Ma Cherie
01-06-06, 23:52
I'd go for Shakespeare. I don't know about David Beckham, I just find him extremly attractive. :-)

Sean Connery is a good actor but he hasn't done any good films lately.

Maciamo
02-06-06, 00:04
I don't see wht we couldn't add Southern Irish who were born and lived most of their lives before the independence of the Republic of Ireland. They were British too. As we are at it, why not people born in former colonies before their independence ? Thomas Paine is regarded as British, isn't he, so why wouldn't Gandhi ? If it weren't for the British Empire, he wouldn't have lived both in South Africa and India...

Zauriel
02-06-06, 13:24
Maciamo, I don't think Gandhi considered himself British. He would have preferred to be called Indian. I recall Thomas Paine was born and grew in England.



Sean Connery is a good actor but he hasn't done any good films lately.

But Sean Connery is the definitive James Bond actor. His portrayal of James Bond is legendary.

Mycernius
02-06-06, 18:28
Actually you could call anyone born in Ireland, British, after all the Islands are called the British Isles not the country. A bit like calling anyone from the Americas, American being Canadian, Mexican, Brazilian etc.

Maciamo
02-06-06, 20:02
Actually you could call anyone born in Ireland, British, after all the Islands are called the British Isles not the country. A bit like calling anyone from the Americas, American being Canadian, Mexican, Brazilian etc.

I thought that the British Isles were Britain with the small islands around (Hebrides, Scilly...) and Ireland was not part of that. I often hear that the Irish (even northern) do not call themselves British and dislike being called this way.

Zauriel
02-06-06, 20:24
The Irish have a long history of hate with English so they even confused British with English.

Sensuikan San
29-06-06, 07:28
It was a difficult choice, but I voted for Churchill. I hesitated with Darwin and Shakeaspare, but Churchill probably had the biggest consequence on British society.

I had a similiar problem between Churchill and Sir Isaac Newton.

Perhaps Newton actually was the best choice offered but not such a charismatic character in more recent history.

The list could have been longer.

But just think - old Isaac invented gravity!

If it weren't for him ... we'd all have floated away years ago ..... !


I don't see wht we couldn't add Southern Irish who were born and lived most of their lives before the independence of the Republic of Ireland. They were British too. As we are at it, why not people born in former colonies before their independence ? Thomas Paine is regarded as British, isn't he, so why wouldn't Gandhi ? If it weren't for the British Empire, he wouldn't have lived both in South Africa and India...

I quite agree. Why not bring in folks like Shaw, Wilde, Brendan Behan et al? In truth - and I'm not being facetious here - one could most certainly include George Washington, Thomas Jefferson and pretty well all of the founding fathers of the United States - who were all British colonial subjects at the time.


W

Sensuikan San
29-06-06, 07:32
How the he11 did Boy George get on that list?

W

No-name
29-06-06, 07:39
Isaac Newton also invented integral calculas...

I don't think you should include as British anyone who would not have considered him or herself British.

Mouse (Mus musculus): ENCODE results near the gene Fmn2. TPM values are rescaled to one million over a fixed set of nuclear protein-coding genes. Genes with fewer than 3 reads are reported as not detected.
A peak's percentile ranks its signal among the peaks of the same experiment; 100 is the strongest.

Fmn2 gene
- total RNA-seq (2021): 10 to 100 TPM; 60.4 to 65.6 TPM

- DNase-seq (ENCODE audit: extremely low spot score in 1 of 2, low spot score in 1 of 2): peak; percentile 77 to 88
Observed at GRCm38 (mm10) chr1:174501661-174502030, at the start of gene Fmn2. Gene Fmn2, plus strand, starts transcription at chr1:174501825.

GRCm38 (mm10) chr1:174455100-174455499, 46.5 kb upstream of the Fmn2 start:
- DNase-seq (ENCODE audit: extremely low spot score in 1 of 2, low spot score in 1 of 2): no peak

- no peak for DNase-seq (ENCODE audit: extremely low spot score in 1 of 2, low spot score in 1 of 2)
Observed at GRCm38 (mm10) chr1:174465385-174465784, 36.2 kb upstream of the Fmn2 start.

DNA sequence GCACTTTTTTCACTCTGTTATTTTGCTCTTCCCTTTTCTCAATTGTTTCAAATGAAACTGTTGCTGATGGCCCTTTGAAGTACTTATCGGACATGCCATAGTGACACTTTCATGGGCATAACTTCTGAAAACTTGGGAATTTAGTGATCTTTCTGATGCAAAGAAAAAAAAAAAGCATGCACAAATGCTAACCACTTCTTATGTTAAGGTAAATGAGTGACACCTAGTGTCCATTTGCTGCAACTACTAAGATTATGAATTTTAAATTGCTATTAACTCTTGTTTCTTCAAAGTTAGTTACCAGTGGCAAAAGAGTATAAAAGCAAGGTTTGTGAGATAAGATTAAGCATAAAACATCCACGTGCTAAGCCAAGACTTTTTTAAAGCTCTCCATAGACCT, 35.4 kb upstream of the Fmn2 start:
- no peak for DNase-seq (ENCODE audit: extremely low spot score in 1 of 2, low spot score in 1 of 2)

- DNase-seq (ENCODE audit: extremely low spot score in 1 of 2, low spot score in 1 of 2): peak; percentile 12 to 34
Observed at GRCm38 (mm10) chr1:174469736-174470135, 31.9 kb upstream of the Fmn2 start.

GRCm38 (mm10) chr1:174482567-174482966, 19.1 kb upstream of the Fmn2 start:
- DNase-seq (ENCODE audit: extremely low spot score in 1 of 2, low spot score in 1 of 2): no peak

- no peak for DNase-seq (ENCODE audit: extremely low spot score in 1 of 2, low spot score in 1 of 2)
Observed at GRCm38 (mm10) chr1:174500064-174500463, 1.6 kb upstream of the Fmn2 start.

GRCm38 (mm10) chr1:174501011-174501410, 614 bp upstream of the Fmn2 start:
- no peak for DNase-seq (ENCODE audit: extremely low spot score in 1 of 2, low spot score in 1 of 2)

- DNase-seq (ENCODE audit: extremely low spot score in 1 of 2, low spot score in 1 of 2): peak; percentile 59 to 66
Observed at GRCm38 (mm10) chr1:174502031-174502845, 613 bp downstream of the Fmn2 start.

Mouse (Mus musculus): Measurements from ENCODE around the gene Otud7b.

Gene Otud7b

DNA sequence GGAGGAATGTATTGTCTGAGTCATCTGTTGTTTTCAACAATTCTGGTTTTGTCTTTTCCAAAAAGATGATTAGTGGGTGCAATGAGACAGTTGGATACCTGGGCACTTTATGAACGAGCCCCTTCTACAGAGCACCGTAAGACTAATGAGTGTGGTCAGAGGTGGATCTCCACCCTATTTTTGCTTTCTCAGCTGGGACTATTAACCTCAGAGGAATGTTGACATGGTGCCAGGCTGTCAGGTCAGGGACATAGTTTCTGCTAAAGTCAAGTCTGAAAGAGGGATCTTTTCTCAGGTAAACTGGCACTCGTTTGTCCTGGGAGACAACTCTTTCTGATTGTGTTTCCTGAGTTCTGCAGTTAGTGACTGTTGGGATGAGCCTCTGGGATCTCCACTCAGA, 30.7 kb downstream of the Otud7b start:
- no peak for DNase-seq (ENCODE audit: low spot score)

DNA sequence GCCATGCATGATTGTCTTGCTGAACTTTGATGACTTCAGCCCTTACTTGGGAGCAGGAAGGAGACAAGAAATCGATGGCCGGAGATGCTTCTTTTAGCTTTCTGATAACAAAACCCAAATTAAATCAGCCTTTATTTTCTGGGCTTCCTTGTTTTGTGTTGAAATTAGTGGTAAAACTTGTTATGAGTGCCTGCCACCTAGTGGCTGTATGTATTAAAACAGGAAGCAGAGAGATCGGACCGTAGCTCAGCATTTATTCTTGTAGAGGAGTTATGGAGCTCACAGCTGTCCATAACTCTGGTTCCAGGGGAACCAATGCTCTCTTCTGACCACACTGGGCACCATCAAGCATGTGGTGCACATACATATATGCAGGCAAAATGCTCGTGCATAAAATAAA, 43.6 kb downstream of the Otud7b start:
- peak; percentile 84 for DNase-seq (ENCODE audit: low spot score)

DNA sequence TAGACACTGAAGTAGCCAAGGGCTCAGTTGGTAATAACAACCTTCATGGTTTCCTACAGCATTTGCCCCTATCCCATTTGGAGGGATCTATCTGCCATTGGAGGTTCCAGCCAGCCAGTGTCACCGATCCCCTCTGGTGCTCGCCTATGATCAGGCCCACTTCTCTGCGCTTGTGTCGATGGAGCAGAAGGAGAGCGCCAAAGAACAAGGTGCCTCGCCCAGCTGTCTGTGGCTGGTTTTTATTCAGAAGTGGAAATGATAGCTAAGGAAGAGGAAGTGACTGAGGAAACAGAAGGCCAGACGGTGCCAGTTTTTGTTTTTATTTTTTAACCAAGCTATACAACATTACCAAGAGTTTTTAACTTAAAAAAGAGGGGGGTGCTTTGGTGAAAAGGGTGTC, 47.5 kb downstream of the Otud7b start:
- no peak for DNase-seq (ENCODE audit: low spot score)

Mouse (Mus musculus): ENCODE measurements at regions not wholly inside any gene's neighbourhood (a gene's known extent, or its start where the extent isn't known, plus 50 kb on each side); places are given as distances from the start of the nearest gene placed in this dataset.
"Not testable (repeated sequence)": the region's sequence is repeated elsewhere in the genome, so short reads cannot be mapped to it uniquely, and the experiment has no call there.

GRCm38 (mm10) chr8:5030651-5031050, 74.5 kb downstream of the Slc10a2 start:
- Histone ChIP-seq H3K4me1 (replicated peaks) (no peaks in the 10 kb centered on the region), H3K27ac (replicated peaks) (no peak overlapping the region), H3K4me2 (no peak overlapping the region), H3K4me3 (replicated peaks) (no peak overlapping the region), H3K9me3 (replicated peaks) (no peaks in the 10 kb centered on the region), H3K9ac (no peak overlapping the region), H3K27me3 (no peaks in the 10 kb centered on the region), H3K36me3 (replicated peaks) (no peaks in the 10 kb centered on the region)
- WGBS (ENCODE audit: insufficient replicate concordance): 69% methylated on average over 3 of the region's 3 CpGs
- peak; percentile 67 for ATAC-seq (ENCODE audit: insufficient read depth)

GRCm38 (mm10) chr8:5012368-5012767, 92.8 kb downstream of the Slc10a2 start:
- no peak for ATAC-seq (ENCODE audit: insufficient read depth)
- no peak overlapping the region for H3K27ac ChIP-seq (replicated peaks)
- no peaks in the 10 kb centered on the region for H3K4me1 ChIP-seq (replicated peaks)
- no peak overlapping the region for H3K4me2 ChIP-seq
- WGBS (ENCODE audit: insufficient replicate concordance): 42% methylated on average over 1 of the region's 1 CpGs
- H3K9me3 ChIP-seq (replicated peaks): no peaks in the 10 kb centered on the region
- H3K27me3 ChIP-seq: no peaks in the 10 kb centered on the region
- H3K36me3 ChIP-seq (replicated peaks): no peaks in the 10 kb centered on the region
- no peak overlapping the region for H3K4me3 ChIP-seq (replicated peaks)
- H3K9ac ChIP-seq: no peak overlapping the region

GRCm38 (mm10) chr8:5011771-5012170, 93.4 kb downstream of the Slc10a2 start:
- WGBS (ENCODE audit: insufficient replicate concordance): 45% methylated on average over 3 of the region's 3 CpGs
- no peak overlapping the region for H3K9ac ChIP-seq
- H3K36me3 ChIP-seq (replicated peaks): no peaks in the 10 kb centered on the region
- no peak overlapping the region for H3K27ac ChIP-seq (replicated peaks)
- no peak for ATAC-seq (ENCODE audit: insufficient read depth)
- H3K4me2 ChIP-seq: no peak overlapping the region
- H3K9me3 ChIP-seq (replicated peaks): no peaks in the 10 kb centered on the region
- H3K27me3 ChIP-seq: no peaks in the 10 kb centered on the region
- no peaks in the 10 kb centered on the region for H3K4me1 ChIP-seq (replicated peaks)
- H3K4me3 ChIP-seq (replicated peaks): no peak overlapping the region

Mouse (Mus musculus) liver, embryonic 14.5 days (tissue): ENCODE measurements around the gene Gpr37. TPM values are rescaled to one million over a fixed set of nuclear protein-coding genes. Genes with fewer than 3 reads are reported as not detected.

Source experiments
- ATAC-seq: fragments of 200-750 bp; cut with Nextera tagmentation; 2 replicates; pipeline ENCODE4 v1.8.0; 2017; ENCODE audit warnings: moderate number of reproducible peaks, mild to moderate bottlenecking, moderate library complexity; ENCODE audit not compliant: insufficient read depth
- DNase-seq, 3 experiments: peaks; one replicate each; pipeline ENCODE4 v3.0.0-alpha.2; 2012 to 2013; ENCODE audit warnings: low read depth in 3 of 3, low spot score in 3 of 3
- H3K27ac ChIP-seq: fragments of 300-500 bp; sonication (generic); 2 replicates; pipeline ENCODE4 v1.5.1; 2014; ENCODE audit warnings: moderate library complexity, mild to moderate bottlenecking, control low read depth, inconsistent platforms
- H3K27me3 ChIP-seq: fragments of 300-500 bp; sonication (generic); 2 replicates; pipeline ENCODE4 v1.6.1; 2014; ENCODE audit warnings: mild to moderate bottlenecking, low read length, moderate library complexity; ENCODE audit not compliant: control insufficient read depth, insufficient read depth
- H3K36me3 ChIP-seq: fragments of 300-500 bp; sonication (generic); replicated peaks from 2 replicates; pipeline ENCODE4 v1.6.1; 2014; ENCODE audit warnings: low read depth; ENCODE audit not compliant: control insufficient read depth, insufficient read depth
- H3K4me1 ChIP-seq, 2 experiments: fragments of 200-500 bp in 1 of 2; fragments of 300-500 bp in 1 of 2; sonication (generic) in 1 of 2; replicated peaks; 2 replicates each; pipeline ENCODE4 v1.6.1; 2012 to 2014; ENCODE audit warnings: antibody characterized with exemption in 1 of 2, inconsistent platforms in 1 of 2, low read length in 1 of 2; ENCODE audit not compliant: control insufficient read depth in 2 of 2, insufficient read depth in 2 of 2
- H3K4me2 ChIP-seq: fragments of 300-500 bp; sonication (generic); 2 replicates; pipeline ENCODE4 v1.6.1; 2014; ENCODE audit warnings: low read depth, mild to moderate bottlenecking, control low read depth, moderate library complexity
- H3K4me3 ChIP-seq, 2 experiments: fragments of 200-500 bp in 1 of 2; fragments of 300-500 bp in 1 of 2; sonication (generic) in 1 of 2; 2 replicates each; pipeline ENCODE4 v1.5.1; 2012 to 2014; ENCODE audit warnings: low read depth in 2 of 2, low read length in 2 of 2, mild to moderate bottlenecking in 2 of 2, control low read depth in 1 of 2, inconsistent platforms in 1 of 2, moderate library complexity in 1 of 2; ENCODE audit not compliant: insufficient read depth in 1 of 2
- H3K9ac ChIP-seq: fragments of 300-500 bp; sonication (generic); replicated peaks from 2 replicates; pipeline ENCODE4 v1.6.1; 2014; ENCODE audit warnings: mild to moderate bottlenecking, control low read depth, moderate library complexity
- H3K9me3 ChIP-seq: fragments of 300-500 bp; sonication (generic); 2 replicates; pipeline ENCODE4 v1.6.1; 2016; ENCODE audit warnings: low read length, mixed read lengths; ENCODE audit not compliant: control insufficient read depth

Maciamo
29-06-06, 08:42
Isaac Newton also invented integral calculas...
I don't think you should include as British anyone who would not have considered him or herself British.

Well then we are limited to the last 200 or 300 years, as the concept of nationality didn't really exist in people's minds before that.

No-name
29-06-06, 16:01
...or perhaps I should state in the negative: We shou exclude as British anyone who would have reasonably be expected to reject the label as British.

Chris
27-06-09, 18:42
Given one of the options is King Arthur (in terms of defining Briton), I'd choose King Alfred the Great. At one time his kingdom was limited to a few square miles of the Somerset marshes, as the Danes advanced across what was left of his kingdom of Wessex. He prevailed, and ultimately pushed the Danes back, settling for the division of England between Wessex and Danish territory called "Danelaw".

Had he not succeeded, English history would have turned out significantly different.

Jackson
08-03-12, 18:33
It was a tough choice, but i decided to go with J.R.R Tolkien purely because i've grown up with his incredible work to some degree. Although he was part German i believe, still a Briton though.
I would otherwise have voted for Winston Churchill or (had he been included) King Alfred the Great as Chris above mentions - both are iconic figures that played a pivotal role in defending their nation (or notion of nation, in regard to King Alfred). In both cases, i think history would have been very different if either had failed as Chris rightly points out.
All have done a service, but i think without many of those in the political sphere, the artists and others we know and love may not have had a chance.

Kind Regards,
Sam Jackson

hope
12-04-12, 03:16
There have been a lot of outstanding Britons through the years. However I go for James Simpson and John Snow for their pioneering work with anaesthetic. After all who wants to go for an operation without that? Also Sir David Henderson for the Royal Air Force.

Keegah
16-04-12, 07:24
Not sure I understand the logic behind equating Britons - that is, Insular Celts - with Englishmen.

American Idiot
29-11-13, 06:37
How the he11 did Boy George get on that list?

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that is what I would like to know too. He isnt great at all.... In fact, I dont know WTF he is!!! (LOL)



anyway, I wanted to choose King Henry the VIII, but he wasn't listed in the voting poll.

and one poster mentioned Alfred the Great.......also very good choice, IMO.

I vote for Johnny Rotten!